Judicial scrutiny of counselís performance must be highly deferential. . . . A fair assessment of attorney performance requires that every effort be made to eliminate the distorting effects of hindsight, to reconstruct the circumstances of counselís challenged conduct, and to evaluate the conduct from counselís perspective at the time.
In order to surmount this high hurdle, appellant must show: (1) that LCDR Wís performance was deficient, i.e., that LCDR W "made errors so serious that [he] was not functioning as the Ďcounselí guaranteed by the Sixth Amendment"; and (2) that "the deficient performance prejudiced the defense," i.e., that LCDR Wís "errors were so serious as to deprive [appellant] of a fair trial, a trial whose result is reliable." Id. at 687.
Appellant claims that LCDR Wís assertions regarding the problems in his representation of appellant establish a denial of the effective assistance of counsel, citing in particular the denial of the motion for appointment of the mitigation expert. The Government replies that LCDR Wís performance was "reasonable under prevailing professional norms" and that appellant has not shown his sentencing case was prejudiced.
To establish a deficiency in counselís performance, appellant must establish that "counselís representation fell below an objective standard of reasonableness" and that counselís "acts or omissions were outside the wide range of professionally competent assistance." Id. at 688-90. While self-critical analysis by counsel is always welcomed, counsel who are disappointed with the results of a trial can always conceive, on reflection, of something different that could have been done. However, counselís statements of remorse after losing a contested proceeding are not sufficient to establish ineffective assistance under the high Strickland standard. The statements in LCDR Wís affidavit reflect little more than his disappointment with the outcome of the plea negotiations and sentencing case.
As to the matter of a mitigation expert witness, appellant has not proffered the substance of what the witness would have said and has not asserted how a competent defense counsel would have utilized the testimony. Id. at 694. We note that appellant is represented on appeal by a defense counsel different from the one at trial and that his present counsel belongs to an entirely different defense organization within the Navy than his trial defense counsel. The appellate defense division, to which his present counsel is assigned, is devoted to appellate review and has complete freedom to challenge the competence of trial-level counsel. Even in this context, however, appellate defense counsel has not brought any specifics to our attention in this regard.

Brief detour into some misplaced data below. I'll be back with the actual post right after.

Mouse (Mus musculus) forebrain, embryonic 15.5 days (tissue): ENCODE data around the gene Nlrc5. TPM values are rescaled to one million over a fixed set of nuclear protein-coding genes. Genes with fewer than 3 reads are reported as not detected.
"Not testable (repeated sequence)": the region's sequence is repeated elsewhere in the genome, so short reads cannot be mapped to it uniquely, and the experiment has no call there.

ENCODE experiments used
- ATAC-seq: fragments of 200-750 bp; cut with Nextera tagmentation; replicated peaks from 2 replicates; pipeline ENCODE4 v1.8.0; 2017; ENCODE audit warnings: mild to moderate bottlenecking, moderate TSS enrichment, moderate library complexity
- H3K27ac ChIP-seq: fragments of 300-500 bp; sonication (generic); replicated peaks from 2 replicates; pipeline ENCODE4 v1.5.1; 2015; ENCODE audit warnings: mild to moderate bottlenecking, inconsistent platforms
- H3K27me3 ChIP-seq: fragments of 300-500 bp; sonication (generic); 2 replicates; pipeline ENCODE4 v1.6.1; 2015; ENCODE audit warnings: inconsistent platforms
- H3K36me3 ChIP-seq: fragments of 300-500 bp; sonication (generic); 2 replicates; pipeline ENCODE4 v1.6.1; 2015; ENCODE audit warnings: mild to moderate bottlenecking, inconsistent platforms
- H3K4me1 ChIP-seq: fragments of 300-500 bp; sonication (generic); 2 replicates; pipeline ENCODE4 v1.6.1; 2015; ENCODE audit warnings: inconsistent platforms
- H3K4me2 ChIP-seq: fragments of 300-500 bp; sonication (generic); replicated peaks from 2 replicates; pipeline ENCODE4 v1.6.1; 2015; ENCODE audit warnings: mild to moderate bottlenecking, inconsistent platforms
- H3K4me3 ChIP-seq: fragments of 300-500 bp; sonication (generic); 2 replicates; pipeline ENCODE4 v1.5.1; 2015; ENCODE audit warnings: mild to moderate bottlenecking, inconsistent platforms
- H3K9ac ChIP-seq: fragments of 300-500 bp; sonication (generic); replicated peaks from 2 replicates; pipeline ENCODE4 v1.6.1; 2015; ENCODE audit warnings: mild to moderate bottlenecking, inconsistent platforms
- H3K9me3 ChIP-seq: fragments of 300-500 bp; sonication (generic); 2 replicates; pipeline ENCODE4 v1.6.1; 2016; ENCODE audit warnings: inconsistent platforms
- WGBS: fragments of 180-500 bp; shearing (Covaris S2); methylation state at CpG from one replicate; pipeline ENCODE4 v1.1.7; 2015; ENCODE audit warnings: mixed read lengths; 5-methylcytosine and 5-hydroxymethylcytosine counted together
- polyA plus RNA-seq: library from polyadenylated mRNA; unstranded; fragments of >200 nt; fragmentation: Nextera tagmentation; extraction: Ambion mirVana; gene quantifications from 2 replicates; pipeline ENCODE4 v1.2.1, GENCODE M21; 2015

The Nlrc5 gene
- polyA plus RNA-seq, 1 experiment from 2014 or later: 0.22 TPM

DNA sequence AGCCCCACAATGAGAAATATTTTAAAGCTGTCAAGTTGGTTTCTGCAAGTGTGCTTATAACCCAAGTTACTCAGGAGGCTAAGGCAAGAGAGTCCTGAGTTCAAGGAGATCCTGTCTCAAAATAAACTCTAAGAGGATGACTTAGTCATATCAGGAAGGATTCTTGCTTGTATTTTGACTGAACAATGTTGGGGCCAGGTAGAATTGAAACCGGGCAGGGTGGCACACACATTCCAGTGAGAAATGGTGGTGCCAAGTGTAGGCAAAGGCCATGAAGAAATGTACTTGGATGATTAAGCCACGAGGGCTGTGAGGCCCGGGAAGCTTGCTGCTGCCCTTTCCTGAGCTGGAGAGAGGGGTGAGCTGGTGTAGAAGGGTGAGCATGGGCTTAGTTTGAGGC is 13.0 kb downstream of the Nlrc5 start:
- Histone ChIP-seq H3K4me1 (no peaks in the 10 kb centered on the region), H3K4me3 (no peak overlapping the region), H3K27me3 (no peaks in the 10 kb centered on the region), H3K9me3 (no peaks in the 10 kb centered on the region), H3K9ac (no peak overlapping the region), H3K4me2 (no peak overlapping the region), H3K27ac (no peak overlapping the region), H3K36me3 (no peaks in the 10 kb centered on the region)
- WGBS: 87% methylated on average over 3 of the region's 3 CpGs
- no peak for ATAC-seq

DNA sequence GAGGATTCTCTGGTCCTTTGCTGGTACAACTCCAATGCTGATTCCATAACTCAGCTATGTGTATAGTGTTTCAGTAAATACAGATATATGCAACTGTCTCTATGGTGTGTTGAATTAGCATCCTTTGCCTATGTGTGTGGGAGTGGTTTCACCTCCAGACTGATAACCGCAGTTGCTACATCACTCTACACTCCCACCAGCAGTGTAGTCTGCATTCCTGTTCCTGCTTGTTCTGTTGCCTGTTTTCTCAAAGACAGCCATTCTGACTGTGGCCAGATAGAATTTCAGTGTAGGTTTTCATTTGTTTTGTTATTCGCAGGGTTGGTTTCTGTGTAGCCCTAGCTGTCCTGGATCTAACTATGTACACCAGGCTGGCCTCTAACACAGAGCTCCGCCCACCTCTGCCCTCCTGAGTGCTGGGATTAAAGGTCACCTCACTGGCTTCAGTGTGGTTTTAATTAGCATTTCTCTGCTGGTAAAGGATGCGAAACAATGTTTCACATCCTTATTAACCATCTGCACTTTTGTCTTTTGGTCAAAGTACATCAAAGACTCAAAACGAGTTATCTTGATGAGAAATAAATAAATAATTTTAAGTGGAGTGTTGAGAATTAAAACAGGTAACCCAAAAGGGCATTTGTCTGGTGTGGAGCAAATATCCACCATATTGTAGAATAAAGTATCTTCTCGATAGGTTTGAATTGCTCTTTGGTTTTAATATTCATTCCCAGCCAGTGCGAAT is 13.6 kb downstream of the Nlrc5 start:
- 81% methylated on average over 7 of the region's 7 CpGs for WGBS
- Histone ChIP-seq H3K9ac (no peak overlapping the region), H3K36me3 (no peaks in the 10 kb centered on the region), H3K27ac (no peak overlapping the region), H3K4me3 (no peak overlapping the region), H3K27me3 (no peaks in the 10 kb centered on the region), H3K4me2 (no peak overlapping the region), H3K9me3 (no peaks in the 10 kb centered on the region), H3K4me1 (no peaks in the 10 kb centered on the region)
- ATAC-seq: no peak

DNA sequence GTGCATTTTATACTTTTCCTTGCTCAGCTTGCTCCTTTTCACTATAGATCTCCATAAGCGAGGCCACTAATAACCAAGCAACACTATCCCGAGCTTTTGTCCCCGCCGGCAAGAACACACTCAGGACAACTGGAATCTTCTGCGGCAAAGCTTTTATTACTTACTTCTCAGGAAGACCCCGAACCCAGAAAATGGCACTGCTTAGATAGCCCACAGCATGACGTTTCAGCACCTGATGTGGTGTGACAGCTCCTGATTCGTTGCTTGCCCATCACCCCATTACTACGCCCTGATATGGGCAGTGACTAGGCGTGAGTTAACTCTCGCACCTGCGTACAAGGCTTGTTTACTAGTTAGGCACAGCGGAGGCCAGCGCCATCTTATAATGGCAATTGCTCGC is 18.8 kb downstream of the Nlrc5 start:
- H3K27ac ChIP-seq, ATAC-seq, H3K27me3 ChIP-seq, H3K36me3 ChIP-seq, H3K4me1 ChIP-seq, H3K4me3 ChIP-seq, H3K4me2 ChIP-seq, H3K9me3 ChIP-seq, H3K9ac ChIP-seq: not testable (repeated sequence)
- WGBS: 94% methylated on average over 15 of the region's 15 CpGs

A post-trial attack, even when self-initiated by trial defense counsel, requires more than counselís regret as support. We hold that appellant has failed to meet the standard established in Strickland.2
The decision of the United States Navy-Marine Corps Court of Criminal Appeals is affirmed.
Chief Judge COX and Judges SULLIVAN, CRAWFORD,
and GIERKE concur.
1 During his representation of appellant, LCDR W was a lieutenant, but he had been selected for promotion. He was promoted to lieutenant commander and assigned as a staff judge advocate 6 months after appellantís trial.
2 We also granted review of the following issue:
WHETHER APPELLANTíS TRIAL DEFENSE COUNSEL VIOLATED HIS ETHICAL OBLIGATIONS TO REPRESENT APPELLANT WHEN, EVEN THOUGH HE STATED HIS INEFFECTIVENESS IN COURT ON THE RECORD AND IN A LEGAL AFFIDAVIT, HE WAS ADVANCED IN RANK AND GIVEN A POSITION OF RESPONSIBILITY AS A STAFF JUDGE ADVOCATE, WHICH BEGS THE QUESTION OF WHY WOULD THE GOVERNMENT REWARD SUCH AN "INEFFECTIVE" ATTORNEY, WHO LACKS CONFIDENCE AND EXPERIENCE, UNLESS HE LOST APPELLANTíS CASE JUST AS HE WAS ORDERED TO DO.
Neither the record of trial nor the appellate record provides a factual basis for these assertions. Even appellate defense counsel recognizes that there is no evidence to support the theory behind this issue. Final Brief at 12-13 n.5. We have reviewed this issue and determined that it is without merit.